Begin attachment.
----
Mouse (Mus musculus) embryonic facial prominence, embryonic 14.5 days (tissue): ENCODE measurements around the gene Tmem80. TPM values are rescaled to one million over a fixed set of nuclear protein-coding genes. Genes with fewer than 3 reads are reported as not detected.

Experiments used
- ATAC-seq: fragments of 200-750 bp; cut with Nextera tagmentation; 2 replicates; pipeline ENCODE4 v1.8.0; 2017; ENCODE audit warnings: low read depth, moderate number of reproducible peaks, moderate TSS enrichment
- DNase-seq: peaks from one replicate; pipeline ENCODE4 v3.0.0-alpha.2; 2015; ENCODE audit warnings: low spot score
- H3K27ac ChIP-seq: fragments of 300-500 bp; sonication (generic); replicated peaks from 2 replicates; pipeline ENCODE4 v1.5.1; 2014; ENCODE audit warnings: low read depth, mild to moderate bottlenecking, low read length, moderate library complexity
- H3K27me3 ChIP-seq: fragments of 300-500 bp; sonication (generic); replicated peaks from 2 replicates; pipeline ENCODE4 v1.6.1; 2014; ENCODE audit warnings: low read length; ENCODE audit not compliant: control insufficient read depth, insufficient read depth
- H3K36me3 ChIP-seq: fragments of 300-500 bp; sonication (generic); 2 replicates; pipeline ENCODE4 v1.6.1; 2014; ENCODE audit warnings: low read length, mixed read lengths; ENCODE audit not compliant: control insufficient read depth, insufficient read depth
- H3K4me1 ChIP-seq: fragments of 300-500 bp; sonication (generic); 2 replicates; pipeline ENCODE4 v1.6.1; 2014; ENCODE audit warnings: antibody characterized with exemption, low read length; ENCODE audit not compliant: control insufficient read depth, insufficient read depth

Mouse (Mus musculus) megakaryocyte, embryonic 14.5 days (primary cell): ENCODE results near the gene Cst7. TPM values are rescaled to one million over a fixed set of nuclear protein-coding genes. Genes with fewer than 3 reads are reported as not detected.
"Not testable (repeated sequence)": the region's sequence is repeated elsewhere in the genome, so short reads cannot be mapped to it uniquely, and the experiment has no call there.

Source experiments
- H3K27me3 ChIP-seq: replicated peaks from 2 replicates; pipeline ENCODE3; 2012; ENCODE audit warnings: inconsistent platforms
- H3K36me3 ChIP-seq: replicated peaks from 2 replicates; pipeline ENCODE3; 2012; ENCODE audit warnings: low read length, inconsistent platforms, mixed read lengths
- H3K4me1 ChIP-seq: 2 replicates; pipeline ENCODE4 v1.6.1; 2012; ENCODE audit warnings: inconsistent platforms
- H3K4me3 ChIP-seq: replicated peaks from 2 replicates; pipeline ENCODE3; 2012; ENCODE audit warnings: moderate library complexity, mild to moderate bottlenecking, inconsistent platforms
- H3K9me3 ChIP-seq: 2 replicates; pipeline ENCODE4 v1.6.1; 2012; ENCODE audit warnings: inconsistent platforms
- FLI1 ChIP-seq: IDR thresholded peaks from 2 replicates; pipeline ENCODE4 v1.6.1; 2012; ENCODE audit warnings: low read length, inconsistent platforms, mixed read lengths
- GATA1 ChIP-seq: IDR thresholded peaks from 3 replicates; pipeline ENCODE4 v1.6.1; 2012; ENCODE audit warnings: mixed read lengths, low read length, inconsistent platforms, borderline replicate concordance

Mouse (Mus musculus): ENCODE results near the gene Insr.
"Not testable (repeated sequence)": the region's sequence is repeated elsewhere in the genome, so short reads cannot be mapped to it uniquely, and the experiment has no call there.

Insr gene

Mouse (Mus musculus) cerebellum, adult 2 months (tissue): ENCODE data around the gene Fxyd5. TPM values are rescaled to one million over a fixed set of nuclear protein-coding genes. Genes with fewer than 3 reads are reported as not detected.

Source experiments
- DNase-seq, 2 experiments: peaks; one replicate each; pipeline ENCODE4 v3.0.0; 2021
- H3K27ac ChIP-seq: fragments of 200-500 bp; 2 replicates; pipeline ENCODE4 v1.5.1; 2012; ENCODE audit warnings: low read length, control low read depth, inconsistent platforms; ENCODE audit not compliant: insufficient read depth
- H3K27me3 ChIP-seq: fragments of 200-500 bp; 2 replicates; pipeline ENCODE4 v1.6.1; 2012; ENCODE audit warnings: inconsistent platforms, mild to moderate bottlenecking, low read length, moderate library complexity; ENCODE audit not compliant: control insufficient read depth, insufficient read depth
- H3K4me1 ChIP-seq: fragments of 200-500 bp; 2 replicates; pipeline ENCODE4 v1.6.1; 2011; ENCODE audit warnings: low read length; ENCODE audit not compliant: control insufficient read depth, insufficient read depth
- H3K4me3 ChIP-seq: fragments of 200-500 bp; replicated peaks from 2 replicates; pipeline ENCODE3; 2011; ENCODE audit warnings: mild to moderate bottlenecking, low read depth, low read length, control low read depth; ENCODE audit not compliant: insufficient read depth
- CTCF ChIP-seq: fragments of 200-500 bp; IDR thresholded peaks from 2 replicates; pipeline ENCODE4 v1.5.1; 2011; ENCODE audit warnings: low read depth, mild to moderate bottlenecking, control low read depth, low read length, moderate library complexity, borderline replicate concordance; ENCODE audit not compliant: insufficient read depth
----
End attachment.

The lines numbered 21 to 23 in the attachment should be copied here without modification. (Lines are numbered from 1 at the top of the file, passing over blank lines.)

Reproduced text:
Insr gene

Mouse (Mus musculus) cerebellum, adult 2 months (tissue): ENCODE data around the gene Fxyd5. TPM values are rescaled to one million over a fixed set of nuclear protein-coding genes. Genes with fewer than 3 reads are reported as not detected.

Source experiments